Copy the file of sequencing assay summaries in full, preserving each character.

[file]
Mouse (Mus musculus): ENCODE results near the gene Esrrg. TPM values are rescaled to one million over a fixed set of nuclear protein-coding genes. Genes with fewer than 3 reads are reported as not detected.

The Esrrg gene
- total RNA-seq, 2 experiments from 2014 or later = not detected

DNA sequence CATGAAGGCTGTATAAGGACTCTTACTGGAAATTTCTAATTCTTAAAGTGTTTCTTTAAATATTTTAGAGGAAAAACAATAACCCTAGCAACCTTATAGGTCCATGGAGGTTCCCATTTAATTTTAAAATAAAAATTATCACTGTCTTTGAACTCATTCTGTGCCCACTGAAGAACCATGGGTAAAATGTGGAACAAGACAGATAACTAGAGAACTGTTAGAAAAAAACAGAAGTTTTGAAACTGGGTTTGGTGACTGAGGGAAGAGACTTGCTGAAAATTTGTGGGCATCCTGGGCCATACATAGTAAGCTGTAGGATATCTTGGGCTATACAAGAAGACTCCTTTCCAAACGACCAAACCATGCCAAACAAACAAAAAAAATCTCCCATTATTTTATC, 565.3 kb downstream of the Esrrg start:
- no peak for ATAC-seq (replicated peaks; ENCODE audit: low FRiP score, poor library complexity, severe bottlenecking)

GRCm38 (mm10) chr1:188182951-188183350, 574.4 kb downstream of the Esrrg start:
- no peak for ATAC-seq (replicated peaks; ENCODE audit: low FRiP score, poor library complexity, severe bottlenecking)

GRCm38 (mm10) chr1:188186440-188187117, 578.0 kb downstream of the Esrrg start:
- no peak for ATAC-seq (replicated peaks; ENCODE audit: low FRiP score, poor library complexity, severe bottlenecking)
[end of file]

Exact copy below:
Mouse (Mus musculus): ENCODE results near the gene Esrrg. TPM values are rescaled to one million over a fixed set of nuclear protein-coding genes. Genes with fewer than 3 reads are reported as not detected.

The Esrrg gene
- total RNA-seq, 2 experiments from 2014 or later = not detected

DNA sequence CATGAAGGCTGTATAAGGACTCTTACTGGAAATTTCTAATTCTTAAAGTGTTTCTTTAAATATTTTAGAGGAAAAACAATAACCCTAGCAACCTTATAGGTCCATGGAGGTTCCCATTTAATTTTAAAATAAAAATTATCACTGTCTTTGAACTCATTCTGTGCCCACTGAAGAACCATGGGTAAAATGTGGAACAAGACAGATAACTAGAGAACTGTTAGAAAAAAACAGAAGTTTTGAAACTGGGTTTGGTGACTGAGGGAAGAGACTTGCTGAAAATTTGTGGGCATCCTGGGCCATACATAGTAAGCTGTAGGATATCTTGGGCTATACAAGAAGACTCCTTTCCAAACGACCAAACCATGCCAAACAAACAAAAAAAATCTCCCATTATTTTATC, 565.3 kb downstream of the Esrrg start:
- no peak for ATAC-seq (replicated peaks; ENCODE audit: low FRiP score, poor library complexity, severe bottlenecking)

GRCm38 (mm10) chr1:188182951-188183350, 574.4 kb downstream of the Esrrg start:
- no peak for ATAC-seq (replicated peaks; ENCODE audit: low FRiP score, poor library complexity, severe bottlenecking)

GRCm38 (mm10) chr1:188186440-188187117, 578.0 kb downstream of the Esrrg start:
- no peak for ATAC-seq (replicated peaks; ENCODE audit: low FRiP score, poor library complexity, severe bottlenecking)